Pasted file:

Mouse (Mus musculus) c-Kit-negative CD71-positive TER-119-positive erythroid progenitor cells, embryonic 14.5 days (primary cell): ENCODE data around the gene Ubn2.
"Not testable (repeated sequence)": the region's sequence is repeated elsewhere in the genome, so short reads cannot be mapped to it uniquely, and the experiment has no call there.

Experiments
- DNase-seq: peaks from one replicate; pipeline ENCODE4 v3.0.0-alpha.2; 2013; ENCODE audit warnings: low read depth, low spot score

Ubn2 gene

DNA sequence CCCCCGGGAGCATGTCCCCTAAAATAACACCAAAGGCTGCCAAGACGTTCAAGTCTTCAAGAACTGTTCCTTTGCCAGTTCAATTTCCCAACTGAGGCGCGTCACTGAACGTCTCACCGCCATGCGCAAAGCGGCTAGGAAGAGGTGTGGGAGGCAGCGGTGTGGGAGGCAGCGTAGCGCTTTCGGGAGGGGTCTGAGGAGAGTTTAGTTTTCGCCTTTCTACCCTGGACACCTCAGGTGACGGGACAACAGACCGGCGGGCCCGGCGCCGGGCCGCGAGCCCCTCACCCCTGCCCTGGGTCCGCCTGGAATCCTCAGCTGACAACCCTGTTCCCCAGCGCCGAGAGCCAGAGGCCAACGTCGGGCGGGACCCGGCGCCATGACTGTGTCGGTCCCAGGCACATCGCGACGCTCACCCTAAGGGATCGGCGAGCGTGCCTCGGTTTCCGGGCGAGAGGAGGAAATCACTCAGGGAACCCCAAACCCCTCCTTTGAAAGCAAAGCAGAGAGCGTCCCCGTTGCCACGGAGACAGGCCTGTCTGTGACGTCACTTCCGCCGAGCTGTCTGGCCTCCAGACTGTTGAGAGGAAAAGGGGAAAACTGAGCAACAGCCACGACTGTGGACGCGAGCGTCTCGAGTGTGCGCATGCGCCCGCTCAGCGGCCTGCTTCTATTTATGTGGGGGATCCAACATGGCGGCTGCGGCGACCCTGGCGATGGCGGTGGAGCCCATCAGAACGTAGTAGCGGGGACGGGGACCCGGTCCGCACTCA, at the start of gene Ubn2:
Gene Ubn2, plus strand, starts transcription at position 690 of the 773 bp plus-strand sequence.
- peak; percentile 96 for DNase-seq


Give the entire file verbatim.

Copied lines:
Mouse (Mus musculus) c-Kit-negative CD71-positive TER-119-positive erythroid progenitor cells, embryonic 14.5 days (primary cell): ENCODE data around the gene Ubn2.
"Not testable (repeated sequence)": the region's sequence is repeated elsewhere in the genome, so short reads cannot be mapped to it uniquely, and the experiment has no call there.

Experiments
- DNase-seq: peaks from one replicate; pipeline ENCODE4 v3.0.0-alpha.2; 2013; ENCODE audit warnings: low read depth, low spot score

Ubn2 gene

DNA sequence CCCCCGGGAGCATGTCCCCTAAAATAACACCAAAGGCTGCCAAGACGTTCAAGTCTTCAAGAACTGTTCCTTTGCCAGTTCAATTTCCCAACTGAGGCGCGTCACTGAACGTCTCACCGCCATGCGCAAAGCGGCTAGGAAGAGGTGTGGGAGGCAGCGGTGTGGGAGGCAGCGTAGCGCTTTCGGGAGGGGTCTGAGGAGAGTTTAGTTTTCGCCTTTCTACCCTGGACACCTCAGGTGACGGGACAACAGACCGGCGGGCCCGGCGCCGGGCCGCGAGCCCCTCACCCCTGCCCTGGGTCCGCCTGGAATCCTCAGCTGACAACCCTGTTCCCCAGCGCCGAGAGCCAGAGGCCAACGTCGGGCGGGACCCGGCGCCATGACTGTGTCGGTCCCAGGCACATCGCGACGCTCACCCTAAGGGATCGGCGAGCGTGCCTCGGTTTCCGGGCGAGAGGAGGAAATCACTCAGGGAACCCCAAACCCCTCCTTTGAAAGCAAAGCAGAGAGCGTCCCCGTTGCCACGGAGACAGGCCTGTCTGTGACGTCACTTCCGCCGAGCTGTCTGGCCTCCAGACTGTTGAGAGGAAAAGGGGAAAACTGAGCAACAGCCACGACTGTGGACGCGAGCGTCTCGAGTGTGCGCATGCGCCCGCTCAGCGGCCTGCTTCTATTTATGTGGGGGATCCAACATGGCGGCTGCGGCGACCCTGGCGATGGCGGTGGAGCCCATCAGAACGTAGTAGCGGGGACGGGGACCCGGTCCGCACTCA, at the start of gene Ubn2:
Gene Ubn2, plus strand, starts transcription at position 690 of the 773 bp plus-strand sequence.
- peak; percentile 96 for DNase-seq